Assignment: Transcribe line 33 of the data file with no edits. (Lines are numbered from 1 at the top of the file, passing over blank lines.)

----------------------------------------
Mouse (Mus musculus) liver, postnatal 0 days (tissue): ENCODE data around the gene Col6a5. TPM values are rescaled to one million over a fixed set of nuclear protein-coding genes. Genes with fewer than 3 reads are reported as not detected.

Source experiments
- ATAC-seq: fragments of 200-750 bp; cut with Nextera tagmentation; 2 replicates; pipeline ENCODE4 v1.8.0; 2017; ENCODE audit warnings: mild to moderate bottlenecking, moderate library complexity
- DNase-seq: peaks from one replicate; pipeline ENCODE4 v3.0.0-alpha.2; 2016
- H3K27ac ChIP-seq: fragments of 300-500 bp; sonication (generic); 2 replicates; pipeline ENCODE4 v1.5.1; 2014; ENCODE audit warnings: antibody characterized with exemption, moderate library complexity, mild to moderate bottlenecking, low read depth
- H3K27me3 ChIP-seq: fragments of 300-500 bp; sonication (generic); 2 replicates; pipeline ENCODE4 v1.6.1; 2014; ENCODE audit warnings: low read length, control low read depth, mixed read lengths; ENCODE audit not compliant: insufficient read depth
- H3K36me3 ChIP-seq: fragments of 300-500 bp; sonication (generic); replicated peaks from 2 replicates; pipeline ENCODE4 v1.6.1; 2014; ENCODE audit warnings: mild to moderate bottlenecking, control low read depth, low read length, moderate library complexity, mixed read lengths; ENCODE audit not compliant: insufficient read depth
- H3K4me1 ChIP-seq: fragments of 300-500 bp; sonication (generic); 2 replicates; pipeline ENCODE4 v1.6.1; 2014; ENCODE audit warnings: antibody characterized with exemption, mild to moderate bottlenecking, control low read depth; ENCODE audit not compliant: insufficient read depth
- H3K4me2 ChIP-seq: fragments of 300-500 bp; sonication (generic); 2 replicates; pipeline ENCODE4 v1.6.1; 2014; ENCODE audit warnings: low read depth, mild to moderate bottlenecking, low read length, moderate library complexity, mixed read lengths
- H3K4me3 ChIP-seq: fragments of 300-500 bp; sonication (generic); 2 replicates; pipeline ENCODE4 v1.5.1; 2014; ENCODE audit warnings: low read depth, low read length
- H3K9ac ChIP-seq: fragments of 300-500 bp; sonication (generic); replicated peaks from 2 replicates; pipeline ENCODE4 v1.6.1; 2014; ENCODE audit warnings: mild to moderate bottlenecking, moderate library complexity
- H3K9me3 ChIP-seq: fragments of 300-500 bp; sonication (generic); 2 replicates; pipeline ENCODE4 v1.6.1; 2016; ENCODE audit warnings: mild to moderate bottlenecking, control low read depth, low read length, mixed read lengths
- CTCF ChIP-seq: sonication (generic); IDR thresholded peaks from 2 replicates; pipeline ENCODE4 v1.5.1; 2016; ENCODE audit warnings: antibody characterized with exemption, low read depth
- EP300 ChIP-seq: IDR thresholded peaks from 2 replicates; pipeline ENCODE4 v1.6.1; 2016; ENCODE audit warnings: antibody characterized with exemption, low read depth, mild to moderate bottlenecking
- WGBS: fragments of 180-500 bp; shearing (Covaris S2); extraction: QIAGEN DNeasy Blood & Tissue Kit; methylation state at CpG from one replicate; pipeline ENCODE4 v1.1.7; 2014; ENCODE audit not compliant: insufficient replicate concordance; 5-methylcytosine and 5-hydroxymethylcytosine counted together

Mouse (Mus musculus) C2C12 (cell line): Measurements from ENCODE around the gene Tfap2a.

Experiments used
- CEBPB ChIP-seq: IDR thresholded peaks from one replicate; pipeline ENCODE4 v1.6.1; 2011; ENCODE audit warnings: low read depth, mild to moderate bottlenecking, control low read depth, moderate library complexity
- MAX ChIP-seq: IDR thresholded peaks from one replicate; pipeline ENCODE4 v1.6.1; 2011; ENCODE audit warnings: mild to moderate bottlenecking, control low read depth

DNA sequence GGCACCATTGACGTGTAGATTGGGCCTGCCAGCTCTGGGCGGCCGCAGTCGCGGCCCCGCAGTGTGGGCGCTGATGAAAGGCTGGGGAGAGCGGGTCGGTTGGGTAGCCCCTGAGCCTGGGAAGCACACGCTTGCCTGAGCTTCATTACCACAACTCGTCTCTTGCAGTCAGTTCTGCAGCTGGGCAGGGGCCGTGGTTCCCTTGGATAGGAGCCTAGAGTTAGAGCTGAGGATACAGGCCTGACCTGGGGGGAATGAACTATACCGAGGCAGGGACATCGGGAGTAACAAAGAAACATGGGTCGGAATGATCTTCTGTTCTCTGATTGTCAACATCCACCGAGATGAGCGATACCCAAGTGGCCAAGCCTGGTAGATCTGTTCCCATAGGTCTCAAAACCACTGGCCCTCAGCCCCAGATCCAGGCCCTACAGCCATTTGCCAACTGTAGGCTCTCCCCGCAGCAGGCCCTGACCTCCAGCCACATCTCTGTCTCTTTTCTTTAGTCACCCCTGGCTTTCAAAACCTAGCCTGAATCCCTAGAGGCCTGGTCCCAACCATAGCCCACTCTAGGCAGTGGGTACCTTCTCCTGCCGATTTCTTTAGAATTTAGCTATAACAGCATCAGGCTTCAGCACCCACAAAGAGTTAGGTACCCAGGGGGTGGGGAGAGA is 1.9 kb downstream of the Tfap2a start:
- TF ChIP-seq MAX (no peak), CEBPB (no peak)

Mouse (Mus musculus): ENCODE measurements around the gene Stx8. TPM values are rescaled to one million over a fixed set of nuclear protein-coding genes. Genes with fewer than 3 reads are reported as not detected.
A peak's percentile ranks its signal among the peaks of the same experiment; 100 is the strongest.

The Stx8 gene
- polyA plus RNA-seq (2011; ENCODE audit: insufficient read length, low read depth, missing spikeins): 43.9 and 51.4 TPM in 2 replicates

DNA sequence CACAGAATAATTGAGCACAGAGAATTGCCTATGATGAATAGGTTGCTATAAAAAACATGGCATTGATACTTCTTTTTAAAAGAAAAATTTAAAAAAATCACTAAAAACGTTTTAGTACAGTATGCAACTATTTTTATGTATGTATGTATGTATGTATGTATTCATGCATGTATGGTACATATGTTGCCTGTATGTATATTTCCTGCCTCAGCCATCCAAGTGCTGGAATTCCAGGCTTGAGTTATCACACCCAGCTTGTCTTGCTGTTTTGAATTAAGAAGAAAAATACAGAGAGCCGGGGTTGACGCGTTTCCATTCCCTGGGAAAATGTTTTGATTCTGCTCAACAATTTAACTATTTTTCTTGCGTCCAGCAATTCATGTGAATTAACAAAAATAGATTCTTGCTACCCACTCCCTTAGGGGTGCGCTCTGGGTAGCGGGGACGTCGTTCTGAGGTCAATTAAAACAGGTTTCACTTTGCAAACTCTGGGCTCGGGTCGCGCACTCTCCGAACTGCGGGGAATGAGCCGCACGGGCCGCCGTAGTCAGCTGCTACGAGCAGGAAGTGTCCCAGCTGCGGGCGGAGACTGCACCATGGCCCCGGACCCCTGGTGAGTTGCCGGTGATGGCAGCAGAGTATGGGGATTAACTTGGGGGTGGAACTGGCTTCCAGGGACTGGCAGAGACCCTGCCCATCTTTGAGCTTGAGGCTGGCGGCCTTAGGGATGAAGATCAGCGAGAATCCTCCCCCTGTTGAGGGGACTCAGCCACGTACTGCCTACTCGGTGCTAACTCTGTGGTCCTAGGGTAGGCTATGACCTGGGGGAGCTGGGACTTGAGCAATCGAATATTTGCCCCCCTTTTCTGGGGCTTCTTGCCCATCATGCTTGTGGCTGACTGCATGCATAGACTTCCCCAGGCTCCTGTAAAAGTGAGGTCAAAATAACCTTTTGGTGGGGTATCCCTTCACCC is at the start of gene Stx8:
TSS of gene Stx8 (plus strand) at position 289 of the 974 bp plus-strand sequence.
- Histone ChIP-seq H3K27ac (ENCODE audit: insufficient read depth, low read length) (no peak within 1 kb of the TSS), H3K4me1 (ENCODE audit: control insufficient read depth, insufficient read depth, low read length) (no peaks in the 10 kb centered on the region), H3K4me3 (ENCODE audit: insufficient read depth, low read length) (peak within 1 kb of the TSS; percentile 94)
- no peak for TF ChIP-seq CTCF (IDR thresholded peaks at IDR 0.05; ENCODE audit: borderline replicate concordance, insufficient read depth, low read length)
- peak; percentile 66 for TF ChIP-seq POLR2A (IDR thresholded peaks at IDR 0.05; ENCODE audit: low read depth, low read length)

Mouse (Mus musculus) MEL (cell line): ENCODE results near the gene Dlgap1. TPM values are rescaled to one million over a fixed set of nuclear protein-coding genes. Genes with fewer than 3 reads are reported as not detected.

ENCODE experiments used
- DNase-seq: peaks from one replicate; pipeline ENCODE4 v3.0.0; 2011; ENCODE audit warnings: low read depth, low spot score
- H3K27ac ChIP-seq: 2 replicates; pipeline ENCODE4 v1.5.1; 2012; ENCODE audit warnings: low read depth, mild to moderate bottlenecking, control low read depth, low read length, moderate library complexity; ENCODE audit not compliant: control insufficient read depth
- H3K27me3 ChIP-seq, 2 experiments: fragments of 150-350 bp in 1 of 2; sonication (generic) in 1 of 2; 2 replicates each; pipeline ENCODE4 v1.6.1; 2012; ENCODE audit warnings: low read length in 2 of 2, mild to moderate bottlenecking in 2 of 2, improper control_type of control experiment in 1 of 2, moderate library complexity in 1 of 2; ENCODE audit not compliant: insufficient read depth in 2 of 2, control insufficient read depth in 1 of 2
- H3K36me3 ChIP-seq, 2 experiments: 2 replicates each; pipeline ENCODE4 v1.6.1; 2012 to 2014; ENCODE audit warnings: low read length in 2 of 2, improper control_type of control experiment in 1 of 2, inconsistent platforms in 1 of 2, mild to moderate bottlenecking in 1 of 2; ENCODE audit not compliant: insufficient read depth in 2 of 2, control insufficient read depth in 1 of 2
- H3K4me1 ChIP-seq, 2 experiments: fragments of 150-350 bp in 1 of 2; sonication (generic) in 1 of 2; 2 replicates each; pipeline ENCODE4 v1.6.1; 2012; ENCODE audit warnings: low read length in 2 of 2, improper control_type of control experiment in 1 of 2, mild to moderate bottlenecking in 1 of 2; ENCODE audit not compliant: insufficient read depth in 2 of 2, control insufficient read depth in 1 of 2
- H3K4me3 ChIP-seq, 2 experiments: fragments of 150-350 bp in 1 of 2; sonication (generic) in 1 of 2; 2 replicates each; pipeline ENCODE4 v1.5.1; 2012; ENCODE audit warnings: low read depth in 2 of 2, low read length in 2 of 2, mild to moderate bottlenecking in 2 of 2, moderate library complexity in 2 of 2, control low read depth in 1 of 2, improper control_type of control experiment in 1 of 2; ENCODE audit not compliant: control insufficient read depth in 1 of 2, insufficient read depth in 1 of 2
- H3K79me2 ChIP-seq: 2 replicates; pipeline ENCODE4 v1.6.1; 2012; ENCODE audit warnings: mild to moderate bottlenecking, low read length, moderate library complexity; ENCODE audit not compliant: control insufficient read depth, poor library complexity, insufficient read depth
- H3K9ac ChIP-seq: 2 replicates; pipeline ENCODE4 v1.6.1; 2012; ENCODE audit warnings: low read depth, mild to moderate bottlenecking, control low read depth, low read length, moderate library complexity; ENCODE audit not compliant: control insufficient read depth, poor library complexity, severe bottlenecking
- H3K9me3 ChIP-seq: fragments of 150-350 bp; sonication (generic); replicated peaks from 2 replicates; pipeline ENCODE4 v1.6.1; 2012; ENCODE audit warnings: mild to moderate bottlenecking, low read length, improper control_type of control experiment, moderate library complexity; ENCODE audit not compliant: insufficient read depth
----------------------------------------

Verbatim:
- DNase-seq: peaks from one replicate; pipeline ENCODE4 v3.0.0; 2011; ENCODE audit warnings: low read depth, low spot score